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50 States of Preservation: Fort Smith Museum of History in Fort Smith, Arkansas

March 22, 2017
Buick displayed in the lobby of a museum
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The 1908 Buick displayed in the lobby of the Fort Smith Museum of History was owned by a prominent local citizen, Carl Wortz, Jr.  On Christmas Eve for many years Mr. Wortz would drive his son and daughter and friends in the Buick with Degan Bells, which were operated from the car’s battery, to the orphanage to sing carols for the children.   

Photo Courtesy of Bob Dyer

This feature is part of a series we call “50 States of Preservation,” in which we are touring small and mid-sized museums, libraries, historical societies, and other repositories across the country to show how they are helping to preserve the nation’s cultural heritage. Read other entries in the series here.

The fire engine in the background is one of our favorite artifacts at the Fort S
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Museum of History.  The pumper was the first professional fire engine purchased by the Fort Smith Fire Department in the early 1900s.  Manufactured by the American Fire Engine Company of Seneca Falls, New York, the pumper was later rebuilt by the American LaFrance Company in Elmira, New York.  The fire engine features hand painted wood wheels and metal decorative pieces that were fading with the light from the large windows.  The shades have decreased UV light to 0.0 and visible light to 90.7 lux. 

The Fort Smith Fire Department have told the staff that in the event of a fire at the museum, they will get the steamer pumper first!   

Photo Courtesy of Bob Dyer
Niloak Pottery.
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Niloak Pottery from a temporary exhibition in 2014.  Niloak is named for kaolin, the type of fine-grade clay used in the pottery (Niloak is “kaolin” spelled backwards).  Niloak is a distinctive American art pottery style created in Benton, Arkansas by the Eagle Pottery Company.

Image courtesy of the Fort Smith Museum of History

In the 1870s, Fort Smith, Arkansas, was a rowdy frontier town known for its outlaws, bandits, and saloons.   One of its most famous residents was Judge Isaac C. Parker, who was poached from his post of Chief Justice of Utah Territory to bring law and order to Western Arkansas. Though he is often remembered simply as “The Hanging Judge,” Parker protested that he was “the most misunderstood and misrepresented of men.”  Now a National Historic Site, the former frontier town of Fort Smith holds many stories of Native Americans, military activities, technology, music, women, and African Americans.  And the Fort Smith Museum of History brings this rich and varied history to life. 

Stereocard showing federal courthouse at Fort Smith. (before 1888)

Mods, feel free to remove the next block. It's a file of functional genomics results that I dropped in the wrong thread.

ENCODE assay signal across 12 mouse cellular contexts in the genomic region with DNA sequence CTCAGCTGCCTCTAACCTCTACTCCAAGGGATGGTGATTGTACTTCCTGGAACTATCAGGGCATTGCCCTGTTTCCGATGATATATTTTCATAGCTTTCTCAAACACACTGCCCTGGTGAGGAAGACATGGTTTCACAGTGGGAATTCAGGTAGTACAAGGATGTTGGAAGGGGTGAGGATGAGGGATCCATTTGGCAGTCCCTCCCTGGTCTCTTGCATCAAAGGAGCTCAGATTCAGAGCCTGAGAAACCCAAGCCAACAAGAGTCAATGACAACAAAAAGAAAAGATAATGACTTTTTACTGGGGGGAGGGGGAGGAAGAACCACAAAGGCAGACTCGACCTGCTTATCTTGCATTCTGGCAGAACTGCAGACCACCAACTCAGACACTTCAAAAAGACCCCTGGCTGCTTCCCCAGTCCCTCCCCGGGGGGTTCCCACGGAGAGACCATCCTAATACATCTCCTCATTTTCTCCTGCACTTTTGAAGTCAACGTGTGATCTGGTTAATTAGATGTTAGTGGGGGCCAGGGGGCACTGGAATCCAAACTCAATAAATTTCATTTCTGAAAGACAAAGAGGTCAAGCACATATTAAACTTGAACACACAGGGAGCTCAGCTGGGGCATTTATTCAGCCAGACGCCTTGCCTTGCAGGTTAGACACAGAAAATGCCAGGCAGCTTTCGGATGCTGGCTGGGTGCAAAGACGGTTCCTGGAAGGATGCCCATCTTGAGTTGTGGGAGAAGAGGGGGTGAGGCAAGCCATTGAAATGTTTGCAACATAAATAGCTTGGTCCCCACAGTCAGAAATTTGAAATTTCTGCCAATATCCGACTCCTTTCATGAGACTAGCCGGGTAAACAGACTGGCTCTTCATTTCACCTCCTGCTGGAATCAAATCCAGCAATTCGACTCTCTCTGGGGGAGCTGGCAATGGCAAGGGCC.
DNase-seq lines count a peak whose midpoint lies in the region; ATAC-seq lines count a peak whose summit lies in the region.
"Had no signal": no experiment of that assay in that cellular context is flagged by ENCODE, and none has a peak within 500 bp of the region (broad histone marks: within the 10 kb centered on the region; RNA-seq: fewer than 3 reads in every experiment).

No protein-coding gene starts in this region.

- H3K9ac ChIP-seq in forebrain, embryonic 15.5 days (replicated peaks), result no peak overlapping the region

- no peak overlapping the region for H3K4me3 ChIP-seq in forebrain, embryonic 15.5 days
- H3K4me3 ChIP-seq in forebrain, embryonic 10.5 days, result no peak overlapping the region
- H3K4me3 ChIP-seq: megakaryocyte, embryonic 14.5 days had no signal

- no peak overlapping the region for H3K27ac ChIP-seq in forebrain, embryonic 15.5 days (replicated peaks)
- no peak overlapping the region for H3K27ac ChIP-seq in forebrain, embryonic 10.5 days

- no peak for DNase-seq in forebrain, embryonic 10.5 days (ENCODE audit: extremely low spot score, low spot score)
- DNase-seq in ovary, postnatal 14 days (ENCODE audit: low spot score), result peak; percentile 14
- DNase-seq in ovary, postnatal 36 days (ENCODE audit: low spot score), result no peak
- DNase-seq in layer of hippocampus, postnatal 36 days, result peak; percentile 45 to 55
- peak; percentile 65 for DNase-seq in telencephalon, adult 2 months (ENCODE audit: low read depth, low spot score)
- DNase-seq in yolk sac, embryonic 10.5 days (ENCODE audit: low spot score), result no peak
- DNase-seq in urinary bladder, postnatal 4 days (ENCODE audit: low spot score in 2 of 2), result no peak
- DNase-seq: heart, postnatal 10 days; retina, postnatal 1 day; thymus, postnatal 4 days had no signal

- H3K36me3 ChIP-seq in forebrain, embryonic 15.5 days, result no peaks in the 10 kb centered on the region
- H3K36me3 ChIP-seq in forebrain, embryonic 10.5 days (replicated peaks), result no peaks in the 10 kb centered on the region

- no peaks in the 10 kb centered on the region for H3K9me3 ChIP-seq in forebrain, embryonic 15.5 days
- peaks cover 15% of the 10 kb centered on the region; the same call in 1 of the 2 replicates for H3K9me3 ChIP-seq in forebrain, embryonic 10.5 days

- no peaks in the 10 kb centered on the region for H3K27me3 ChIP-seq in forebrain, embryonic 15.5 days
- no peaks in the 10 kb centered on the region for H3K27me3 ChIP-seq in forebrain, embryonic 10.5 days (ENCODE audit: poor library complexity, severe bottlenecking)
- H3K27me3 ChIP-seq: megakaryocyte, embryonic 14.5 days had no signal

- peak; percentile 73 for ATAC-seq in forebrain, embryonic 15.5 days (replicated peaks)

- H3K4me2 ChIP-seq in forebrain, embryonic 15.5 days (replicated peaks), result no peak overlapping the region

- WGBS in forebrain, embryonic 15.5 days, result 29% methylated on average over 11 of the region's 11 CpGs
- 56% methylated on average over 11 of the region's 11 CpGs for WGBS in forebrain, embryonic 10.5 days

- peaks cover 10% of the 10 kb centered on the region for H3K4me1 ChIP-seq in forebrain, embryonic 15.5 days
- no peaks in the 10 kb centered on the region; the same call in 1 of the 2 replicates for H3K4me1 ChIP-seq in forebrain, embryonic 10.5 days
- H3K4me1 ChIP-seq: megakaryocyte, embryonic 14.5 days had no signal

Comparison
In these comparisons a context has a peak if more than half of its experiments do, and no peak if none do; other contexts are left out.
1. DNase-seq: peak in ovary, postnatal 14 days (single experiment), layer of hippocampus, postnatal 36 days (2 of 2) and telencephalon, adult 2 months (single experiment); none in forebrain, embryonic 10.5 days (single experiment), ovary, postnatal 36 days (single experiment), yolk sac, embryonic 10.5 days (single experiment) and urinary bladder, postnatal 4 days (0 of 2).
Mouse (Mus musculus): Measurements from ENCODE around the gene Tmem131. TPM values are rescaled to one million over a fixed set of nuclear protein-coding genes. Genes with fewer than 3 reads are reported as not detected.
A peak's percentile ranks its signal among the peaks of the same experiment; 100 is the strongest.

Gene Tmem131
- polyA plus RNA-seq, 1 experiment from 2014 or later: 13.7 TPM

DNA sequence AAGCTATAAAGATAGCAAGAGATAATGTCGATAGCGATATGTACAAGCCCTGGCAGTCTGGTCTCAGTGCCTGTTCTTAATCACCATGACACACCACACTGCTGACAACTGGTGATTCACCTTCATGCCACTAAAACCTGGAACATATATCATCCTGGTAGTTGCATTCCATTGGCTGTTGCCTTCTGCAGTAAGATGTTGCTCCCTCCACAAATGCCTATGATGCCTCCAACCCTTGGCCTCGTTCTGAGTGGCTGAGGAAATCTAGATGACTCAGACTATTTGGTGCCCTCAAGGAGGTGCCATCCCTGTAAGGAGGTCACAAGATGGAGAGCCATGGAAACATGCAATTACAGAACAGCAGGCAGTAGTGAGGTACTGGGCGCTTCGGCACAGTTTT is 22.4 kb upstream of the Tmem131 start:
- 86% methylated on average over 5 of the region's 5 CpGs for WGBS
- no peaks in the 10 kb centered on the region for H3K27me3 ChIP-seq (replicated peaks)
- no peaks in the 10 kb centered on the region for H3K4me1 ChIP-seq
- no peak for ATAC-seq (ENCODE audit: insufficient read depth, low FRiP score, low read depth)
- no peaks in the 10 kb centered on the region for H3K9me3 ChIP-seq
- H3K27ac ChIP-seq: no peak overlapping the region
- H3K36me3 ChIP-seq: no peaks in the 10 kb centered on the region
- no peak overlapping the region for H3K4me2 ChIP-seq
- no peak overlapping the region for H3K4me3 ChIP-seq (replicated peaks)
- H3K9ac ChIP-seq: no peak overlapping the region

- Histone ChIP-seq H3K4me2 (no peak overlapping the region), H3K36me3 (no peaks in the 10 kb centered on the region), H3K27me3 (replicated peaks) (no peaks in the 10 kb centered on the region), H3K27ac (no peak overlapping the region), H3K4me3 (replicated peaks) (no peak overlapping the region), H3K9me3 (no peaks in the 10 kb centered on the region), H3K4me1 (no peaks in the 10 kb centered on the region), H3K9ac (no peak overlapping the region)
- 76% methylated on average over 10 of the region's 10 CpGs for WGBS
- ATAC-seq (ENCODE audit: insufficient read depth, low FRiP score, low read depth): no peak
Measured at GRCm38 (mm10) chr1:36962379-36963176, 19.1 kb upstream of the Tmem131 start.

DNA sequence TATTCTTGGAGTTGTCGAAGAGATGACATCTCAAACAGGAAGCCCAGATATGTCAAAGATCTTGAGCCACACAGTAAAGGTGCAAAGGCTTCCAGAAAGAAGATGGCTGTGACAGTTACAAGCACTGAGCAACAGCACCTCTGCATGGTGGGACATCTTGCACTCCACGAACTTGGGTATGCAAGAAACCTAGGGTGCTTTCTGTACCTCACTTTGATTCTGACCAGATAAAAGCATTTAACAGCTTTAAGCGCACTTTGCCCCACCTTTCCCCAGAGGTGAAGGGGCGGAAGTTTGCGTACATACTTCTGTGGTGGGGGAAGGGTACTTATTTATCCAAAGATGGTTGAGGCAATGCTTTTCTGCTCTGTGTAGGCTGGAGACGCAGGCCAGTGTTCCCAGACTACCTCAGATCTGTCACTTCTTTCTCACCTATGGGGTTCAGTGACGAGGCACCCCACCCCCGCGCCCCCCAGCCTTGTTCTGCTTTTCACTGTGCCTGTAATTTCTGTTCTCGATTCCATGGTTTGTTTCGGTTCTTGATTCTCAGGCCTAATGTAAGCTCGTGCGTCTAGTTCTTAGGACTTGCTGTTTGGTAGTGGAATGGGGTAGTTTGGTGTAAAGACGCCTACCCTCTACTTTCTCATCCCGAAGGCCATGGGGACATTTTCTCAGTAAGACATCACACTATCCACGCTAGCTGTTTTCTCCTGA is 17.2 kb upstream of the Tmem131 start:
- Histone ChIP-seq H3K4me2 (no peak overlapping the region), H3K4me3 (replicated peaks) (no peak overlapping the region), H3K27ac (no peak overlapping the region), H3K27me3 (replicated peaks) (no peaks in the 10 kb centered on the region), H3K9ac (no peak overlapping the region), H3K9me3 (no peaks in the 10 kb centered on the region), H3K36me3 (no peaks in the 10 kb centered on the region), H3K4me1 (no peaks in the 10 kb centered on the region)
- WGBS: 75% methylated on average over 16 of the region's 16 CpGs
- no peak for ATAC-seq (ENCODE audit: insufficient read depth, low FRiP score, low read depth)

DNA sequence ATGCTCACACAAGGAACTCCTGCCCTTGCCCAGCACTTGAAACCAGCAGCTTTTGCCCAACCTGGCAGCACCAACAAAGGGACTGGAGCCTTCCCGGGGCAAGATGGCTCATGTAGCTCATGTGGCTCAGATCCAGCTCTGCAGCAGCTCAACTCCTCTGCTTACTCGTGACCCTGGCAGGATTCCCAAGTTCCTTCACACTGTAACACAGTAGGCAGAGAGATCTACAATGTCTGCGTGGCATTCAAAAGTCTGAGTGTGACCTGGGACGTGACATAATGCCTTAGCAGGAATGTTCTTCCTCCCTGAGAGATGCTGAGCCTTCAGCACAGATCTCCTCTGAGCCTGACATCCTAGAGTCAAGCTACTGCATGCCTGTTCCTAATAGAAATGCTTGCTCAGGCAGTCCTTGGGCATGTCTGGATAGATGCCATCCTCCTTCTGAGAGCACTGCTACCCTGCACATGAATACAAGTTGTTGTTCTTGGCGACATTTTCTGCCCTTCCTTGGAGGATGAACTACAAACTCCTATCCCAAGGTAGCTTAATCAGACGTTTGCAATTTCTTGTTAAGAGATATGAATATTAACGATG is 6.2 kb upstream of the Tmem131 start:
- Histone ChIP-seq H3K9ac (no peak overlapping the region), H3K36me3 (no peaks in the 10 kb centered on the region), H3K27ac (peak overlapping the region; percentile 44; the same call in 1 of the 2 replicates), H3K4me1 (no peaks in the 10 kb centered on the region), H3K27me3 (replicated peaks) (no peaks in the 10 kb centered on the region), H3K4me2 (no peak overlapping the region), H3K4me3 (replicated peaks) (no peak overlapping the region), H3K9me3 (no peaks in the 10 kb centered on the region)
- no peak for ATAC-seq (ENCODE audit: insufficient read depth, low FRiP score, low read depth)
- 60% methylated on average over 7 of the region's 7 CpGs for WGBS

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Stereocard showing federal courthouse at Fort Smith. (before 1888)

National Park Service
This photograph was taken near the end of Isaac C. Parker's life. (1896)
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This photograph was taken near the end of Isaac C. Parker's life. (1896)

National Park Service

With support from NEH’s Division of Preservation and Access, the museum preserves its collection of historic artifacts for visitors from near and far.  A 2016 NEH grant funded the purchase of supplies to monitor and mitigate light levels harmful to older objects.  According to Executive Director Leisa Gramlich, a favorite object on display at the museum is an early-1900s professional fire engine, the first purchased by the Fort Smith Fire Department.  Called a “steamer pump”, it has fragile, hand-painted wooden parts and a leather seat which, she said, would be ruined by excessive light levels.  The fire engine is beloved by museum staff and town residents alike.  “The Fort Smith Fire Department have told the staff that in the event of a fire at the museum, they will get the steamer pump first!” Gramlich jokes.

Exterior of the Fort Smith Museum of History.
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Exterior of the Fort Smith Museum of History.

Photo Courtesy of Fort Smith Museum of History
The Boyd Gallery is used for temporary and traveling exhibitions.
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The Boyd Gallery, on the first floor of the Fort Smith Museum of History, is used for temporary and traveling exhibitions. The large windows on the face west with much light entering. With the installation of the light filtering shades, the UV level is 0.0 and visible light is 90 lux. The Boyd Gallery is named for a family descended from John Rogers who is known as the founder or the father of Fort Smith. Currently featured in the Boyd Gallery is a temporary exhibition, Roots, Rhythm and Rock-Music That Moved Fort Smith: 1945-1995 chronicling music history of the city. Local and regional musicians loaned photographs and artifacts for the exhibit.